A free flying vehicle (on constant course and altitude) could (at least theoretically) exploit the velocity difference between the airmass layers, just like a sailboat exploits the velocity difference between air and water. You could use a sail on a ground effect glider (acting as the keel in the slow air) and then a kite in the fast air (acting as the sail). Or use two kites at different altitudes.

    But it would have to be super efficient to actually work.
     
  7. P Flados
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    P Flados Senior Member

    The wind gradient from surface up would be tough to exploit.

    With wind over water, it only takes a small surface below the water (dagger board) to allow you to create forward thrust from a large sail area. This is with a pretty good velocity difference between adjacent mediums.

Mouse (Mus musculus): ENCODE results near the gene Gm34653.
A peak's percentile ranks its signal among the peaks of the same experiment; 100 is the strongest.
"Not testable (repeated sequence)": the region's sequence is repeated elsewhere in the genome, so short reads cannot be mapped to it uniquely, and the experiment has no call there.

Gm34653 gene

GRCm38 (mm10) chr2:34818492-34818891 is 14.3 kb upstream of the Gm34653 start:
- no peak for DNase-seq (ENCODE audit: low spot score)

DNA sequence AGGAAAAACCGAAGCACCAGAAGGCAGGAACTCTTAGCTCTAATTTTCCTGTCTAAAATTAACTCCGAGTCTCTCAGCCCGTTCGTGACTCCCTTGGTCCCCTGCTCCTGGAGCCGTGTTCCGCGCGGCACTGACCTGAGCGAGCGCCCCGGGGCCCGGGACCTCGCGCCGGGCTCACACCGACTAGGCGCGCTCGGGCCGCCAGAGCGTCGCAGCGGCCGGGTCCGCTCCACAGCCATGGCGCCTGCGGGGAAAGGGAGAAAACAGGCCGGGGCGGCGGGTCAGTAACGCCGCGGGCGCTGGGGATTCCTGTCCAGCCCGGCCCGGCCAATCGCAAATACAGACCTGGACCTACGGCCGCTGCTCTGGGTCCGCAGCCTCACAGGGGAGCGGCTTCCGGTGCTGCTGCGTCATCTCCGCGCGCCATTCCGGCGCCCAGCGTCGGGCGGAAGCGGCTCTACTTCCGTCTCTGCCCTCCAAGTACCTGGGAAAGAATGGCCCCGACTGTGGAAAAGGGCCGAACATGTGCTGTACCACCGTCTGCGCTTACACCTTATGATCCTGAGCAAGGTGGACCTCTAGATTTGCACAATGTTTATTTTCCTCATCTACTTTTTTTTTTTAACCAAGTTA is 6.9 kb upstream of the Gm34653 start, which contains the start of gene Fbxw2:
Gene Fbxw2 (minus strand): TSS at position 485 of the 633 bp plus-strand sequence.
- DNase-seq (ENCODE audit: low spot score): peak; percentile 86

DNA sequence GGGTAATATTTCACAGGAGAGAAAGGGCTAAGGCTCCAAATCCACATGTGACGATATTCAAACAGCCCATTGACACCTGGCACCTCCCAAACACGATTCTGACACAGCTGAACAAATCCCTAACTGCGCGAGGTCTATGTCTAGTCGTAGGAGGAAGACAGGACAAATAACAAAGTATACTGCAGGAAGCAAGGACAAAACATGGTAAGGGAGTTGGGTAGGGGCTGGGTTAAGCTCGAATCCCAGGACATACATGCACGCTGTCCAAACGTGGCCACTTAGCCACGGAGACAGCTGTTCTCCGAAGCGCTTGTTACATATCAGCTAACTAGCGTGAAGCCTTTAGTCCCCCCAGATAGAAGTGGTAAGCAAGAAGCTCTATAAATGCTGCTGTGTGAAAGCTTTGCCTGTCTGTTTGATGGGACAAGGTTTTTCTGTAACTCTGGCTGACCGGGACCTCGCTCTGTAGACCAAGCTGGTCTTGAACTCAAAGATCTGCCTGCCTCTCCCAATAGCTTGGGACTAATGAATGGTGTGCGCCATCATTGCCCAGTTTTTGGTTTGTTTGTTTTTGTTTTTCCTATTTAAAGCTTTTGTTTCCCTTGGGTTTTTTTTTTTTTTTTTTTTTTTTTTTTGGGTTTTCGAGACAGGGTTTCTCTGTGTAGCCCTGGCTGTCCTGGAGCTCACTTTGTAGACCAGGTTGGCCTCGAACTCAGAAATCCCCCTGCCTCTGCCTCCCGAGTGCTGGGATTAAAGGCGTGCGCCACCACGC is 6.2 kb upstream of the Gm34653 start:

The wind gradient you seem to be wanting to exploit is a thin region of air close to the surface being one region and the air a good ways up would be the other region.

    The most efficient way to extract energy from air is a sail or fixed wing as compared to a propeller.

    The surface area needed to get any real forward thrust would need to be pretty large vertical surfaces for both an upper and a lower. It would also only offer a decent speed differential when the true wind speed is quite high.

    To get a large surface area in the thin layer close to the surface, the aspect ratio would be very not good. The combined weight of the two vertical wing/sail surfaces would be much higher than the sail / dagger board combination and the forward thrust would be lower.

    If you want to "fly" using wind your choices are limited. Here are a few items that come to mind in the context of flying sailboats.